1997 Ford Taurus clueless

Tiny
DIPY03
  • MEMBER
  • 1997 FORD TAURUS
Transmission problem
1997 Ford Taurus 6 cyl Two Wheel Drive Automatic

I have a output shaft speed sensor or vss and I need to know were it goes in the vegival I have a chilton but im not sure about it dont know the location it goes
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Saturday, July 26th, 2008 AT 6:15 PM

4 Replies

Tiny
OBXAUTOMEDIC
  • EXPERT
The Turbine Shaft Speed Sensor is located on the left rear lower side of engine compartment, on raer side of transaxle.

The Vehicle Speed Sensor is located on the rear center of engine compartment, mounted on transaxle.
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Saturday, July 26th, 2008 AT 8:58 PM
Tiny
BGBEVAN
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1997 Taurus, 200K mi. I had the classic problem indicating a speed sensor failure. Speedo didn't work and transmission shifted hard or stuck in low gear when heated up. There are two sensors on the transmission, the Vehicle Speed Sensor(VSS) located on the output shaft of the transaxle on the passenger side, and the Turbine Shaft Sensor(TSS) located under the exhaust manifold on the input shaft, accessible from the driver's side. I thought the VSS was bad but couldn't find it and ended up changing the TSS. This fixed my problem so my question is, which one of these sensors drives the speedometer? Both, VSS, or TSS? Most posts on this issue say to change the VSS when this problem occurs and make a vague reference to the TSS.
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Saturday, July 30th, 2011 AT 7:02 AM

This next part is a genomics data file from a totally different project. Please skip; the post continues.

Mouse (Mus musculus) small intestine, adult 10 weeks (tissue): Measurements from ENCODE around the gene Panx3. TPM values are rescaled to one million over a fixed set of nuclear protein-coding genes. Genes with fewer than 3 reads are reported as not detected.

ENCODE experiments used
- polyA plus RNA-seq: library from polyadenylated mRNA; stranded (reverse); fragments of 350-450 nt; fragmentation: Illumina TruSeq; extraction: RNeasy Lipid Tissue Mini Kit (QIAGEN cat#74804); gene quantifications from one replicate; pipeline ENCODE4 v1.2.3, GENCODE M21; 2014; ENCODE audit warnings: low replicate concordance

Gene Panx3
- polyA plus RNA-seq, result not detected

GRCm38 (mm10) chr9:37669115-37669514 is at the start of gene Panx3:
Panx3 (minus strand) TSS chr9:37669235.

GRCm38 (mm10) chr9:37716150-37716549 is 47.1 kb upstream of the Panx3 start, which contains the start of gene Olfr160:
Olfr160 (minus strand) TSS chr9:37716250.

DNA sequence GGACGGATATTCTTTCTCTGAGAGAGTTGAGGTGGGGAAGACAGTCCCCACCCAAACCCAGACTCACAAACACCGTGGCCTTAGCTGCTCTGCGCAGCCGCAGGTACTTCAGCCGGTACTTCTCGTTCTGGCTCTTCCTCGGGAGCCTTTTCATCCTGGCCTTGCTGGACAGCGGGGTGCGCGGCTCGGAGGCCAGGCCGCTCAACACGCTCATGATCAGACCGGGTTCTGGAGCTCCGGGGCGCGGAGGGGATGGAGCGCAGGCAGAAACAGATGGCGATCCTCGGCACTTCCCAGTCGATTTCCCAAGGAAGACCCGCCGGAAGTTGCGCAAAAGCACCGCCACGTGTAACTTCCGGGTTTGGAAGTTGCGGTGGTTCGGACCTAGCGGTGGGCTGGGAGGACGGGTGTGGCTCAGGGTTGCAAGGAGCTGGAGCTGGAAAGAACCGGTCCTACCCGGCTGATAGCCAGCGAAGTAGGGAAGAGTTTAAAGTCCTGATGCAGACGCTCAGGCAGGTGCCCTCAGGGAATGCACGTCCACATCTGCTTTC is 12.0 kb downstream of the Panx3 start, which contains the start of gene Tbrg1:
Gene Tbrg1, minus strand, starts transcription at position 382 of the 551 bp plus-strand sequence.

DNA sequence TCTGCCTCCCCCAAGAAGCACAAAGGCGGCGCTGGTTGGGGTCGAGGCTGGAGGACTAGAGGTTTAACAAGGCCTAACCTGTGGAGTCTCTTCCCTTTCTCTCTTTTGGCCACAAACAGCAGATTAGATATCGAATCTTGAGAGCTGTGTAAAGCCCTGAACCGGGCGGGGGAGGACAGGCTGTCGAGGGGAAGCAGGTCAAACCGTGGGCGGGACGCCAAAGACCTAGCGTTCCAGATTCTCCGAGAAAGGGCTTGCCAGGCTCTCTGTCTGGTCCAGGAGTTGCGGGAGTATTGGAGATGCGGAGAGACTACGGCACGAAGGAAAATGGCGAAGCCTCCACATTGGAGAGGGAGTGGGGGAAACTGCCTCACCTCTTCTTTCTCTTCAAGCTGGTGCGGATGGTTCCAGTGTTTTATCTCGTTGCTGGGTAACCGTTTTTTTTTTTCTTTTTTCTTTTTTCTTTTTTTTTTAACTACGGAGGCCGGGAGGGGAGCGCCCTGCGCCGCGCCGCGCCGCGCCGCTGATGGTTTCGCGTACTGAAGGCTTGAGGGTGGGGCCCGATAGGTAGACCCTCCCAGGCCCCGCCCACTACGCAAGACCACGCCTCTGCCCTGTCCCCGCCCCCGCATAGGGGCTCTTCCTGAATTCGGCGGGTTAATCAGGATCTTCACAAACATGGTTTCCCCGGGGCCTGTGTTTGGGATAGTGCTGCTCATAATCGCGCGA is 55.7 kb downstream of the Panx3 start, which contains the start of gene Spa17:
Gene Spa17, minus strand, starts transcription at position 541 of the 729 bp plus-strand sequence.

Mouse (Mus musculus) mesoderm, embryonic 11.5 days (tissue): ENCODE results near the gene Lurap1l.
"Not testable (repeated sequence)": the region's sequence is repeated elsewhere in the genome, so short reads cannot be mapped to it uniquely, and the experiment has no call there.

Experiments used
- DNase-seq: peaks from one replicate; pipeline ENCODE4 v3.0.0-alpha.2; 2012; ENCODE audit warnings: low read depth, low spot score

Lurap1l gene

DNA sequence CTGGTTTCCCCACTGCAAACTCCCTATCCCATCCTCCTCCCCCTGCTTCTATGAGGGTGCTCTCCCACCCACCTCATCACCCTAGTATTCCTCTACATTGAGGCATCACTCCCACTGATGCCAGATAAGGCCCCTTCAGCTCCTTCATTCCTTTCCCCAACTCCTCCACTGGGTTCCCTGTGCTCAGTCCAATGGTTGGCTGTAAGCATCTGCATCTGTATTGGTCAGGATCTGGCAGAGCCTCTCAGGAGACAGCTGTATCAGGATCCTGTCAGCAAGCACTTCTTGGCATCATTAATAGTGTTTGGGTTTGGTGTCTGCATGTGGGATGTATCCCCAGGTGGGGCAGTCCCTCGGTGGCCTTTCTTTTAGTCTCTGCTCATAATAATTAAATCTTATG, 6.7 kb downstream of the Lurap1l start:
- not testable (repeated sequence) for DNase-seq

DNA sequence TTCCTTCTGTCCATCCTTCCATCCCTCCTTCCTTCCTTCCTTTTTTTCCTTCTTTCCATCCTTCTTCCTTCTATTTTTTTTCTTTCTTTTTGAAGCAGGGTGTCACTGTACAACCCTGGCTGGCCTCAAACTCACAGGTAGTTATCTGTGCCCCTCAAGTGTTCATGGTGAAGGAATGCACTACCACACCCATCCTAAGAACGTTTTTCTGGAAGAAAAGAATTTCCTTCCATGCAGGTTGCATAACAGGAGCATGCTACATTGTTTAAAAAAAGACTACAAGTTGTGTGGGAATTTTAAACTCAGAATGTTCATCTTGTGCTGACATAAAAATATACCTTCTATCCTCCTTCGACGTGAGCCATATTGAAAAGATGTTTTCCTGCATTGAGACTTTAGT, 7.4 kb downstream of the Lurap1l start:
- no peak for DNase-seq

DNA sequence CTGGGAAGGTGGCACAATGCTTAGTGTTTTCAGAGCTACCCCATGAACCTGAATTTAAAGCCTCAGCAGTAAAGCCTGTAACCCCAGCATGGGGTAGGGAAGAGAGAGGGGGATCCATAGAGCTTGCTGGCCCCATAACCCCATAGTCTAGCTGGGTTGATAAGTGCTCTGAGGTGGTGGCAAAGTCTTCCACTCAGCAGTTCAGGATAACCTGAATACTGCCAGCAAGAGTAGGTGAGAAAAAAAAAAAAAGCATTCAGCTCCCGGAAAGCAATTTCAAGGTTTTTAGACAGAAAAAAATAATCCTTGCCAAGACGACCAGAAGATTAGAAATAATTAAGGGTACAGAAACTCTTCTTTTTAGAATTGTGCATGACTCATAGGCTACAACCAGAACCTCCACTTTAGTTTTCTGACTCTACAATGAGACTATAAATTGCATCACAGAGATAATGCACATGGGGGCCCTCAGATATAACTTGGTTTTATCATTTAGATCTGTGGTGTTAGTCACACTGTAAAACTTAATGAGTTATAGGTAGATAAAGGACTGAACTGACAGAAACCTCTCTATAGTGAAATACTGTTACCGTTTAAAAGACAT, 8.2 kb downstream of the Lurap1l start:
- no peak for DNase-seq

Tiny
OBXAUTOMEDIC
  • EXPERT
Ok, hope this helps. The VSS ontrols the Speedometer.

Vehicle speed sensor (VSS) - This may also be known as an output speed sensor (OSS). This sensor sends a varying frequency signal to the TCU to determine the current speed of the vehicle. The TCU uses this information to determine when a gear change should take place based in the various operating parameters.

Turbine speed sensor (TSS) - This may also be known as an input speed sensor (ISS). This sensor sends a varying frequency signal to the TCU to determine the current rotational speed of the input shaft or torque converter. The TCU uses the input shaft speed to determine slippage across the torque converter and potentially to determine the rate of slippage across the bands and clutches. This information is vital to regulate the application of the torque converter lock-up clutch smoothly and effectively.
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Sunday, July 31st, 2011 AT 1:15 AM
Tiny
BGBEVAN
  • MEMBER
Thanks obxautomedic for the quick and thorough response. This is the BEST response I have seen on this subject and really clears it up for me. I was able to get at the VSS from the drivers side of the engine with a long reach, a 10 mm socket, and a short extension. I had read numerous blogs and forums that talked about dropping exhaust pipes, jacking up the engine, taking off the tires, etc. Also, repair estimates of $200 to $750. I didn't need to disconnect anything to complete the repair. It is a little tricky because you essentially have to do it with one hand and "blind". It would take about 1/2 hour if I had to do it again and it's only the price for a new VSS module. About $16 @ NAPA. Probably $75 for a Ford OEM. I have the procedure and a few pics if anyone is interested. Think this works for a 1998-1998 Taurus. Bgbevan@earthlink. Net
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Sunday, July 31st, 2011 AT 12:48 PM

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